LOL: How do you see the rock scene at this time, and do you think it’s as alive as it was in its golden age?
AG: The rock scene has never died, and lives on all over Latin America. The problem is that there is not enough air time on the radio for this type of music, but there are millions of fans in Latin America who love heavy metal. The radio stations are very closed off; there are very few. I know there are some in Argentina, Chile, Colombia and Mexico. Just in Mexico DF, with 24 million people, imagine how many bands are out there. At the same time, social media, the internet and magazines have kept this scene alive. At the same time, I feel the record companies have to be more open, open to all the bands playing at small bars. The U.S. means another type of rock, but the bottom line is that there are people born in America who speak both languages and who love metal.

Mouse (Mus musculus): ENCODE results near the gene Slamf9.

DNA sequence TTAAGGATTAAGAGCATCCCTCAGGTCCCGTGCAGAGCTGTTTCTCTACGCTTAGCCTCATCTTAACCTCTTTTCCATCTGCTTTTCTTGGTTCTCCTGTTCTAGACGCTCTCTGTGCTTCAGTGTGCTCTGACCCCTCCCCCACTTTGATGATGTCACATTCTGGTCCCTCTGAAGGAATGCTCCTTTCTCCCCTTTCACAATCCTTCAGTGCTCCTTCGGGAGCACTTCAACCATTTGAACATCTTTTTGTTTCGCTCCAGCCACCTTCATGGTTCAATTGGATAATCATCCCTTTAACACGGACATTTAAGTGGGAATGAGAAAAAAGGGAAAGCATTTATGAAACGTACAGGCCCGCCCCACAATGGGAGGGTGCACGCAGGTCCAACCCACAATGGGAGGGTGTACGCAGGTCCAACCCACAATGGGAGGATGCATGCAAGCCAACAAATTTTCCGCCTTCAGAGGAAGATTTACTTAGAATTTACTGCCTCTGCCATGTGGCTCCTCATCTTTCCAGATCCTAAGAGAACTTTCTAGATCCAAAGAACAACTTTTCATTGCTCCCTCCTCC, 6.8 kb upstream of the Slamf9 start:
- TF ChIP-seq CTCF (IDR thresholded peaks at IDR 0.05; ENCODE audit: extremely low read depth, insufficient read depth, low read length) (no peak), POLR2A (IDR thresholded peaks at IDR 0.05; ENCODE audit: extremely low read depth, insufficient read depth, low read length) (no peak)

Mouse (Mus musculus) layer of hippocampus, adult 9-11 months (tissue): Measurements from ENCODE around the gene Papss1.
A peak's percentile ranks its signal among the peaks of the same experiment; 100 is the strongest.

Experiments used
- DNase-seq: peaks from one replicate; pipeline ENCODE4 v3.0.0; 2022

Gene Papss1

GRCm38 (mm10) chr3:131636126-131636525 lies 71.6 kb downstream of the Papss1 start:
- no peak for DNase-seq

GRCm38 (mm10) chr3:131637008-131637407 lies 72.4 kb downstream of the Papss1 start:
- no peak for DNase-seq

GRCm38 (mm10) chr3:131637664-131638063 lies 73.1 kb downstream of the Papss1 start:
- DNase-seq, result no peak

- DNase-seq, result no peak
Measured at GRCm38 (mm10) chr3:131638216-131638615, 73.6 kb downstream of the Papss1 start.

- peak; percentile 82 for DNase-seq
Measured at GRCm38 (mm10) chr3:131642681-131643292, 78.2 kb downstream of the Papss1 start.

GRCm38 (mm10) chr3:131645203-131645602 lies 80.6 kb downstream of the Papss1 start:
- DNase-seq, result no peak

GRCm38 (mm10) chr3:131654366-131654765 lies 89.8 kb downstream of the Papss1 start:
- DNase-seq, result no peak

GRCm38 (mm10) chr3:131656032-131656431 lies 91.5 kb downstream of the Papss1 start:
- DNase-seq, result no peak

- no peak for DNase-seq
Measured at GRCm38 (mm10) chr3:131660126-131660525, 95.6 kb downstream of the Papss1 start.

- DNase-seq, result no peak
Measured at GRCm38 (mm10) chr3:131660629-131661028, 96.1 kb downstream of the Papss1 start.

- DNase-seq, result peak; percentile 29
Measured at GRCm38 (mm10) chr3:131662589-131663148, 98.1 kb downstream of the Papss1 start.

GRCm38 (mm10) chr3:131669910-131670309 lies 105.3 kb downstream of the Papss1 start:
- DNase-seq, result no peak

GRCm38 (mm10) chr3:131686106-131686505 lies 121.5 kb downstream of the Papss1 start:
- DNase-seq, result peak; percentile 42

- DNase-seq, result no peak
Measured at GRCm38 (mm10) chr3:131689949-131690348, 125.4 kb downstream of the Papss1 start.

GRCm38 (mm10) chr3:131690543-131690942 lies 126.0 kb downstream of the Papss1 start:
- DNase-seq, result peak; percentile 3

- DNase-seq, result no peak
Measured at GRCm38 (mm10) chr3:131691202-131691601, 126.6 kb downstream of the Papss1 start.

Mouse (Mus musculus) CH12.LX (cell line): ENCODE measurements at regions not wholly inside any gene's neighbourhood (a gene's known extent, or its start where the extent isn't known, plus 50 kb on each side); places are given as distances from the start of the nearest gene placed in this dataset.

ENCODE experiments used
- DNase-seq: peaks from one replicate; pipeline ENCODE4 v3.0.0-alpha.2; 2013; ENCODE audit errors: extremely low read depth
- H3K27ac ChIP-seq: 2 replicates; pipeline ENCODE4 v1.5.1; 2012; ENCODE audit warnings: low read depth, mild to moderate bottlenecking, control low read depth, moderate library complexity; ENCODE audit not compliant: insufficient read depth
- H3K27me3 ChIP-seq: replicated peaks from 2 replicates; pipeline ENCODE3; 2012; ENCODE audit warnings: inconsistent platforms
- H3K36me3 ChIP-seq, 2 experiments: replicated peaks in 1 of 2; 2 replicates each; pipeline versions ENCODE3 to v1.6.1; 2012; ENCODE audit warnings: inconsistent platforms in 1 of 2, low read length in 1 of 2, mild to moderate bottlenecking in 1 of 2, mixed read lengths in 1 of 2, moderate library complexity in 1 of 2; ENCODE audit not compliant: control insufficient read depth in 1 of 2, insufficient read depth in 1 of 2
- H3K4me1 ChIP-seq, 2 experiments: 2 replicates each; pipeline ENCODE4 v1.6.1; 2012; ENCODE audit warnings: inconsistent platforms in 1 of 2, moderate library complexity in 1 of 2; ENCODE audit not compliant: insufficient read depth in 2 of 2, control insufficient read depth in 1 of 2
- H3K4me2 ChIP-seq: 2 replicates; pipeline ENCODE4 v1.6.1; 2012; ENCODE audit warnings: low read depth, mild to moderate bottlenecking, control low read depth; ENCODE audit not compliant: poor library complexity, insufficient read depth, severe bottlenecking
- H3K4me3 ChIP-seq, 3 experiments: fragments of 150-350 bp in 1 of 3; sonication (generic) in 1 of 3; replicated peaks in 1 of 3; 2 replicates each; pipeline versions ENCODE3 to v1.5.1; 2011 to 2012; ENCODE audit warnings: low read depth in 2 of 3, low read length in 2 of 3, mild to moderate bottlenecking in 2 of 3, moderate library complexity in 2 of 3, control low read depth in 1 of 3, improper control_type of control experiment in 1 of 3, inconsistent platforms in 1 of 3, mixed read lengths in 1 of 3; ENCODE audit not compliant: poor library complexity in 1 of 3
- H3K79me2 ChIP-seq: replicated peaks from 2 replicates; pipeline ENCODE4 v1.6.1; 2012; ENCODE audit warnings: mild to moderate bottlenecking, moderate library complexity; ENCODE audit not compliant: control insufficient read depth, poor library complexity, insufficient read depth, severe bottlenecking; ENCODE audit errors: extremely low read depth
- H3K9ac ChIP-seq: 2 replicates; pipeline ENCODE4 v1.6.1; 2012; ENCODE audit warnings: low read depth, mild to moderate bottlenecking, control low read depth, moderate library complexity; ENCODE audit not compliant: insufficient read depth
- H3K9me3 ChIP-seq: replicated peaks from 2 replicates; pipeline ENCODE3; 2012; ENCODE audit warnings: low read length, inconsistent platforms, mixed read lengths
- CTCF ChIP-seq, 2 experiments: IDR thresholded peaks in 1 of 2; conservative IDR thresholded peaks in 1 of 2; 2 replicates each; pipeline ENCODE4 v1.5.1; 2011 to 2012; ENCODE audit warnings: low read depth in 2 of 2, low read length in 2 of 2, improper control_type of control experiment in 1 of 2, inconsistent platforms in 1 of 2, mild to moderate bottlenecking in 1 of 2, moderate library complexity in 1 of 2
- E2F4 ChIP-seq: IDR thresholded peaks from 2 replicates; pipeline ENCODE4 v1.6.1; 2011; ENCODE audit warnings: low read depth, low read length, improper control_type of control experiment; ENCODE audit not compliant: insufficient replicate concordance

LOL: What’s your stance regarding rock bands doing fusion projects or duets with completely different genres?
AG: Everyone has the right to do what they wish as long as it’s honest. I don’t see why we can’t do fusions. I love the idea that musicians can exchange ideas. I feel music connects people; it is a need for the people. How cool is it that a band like De La Tierra can get together without prejudice and enjoy itself to the max?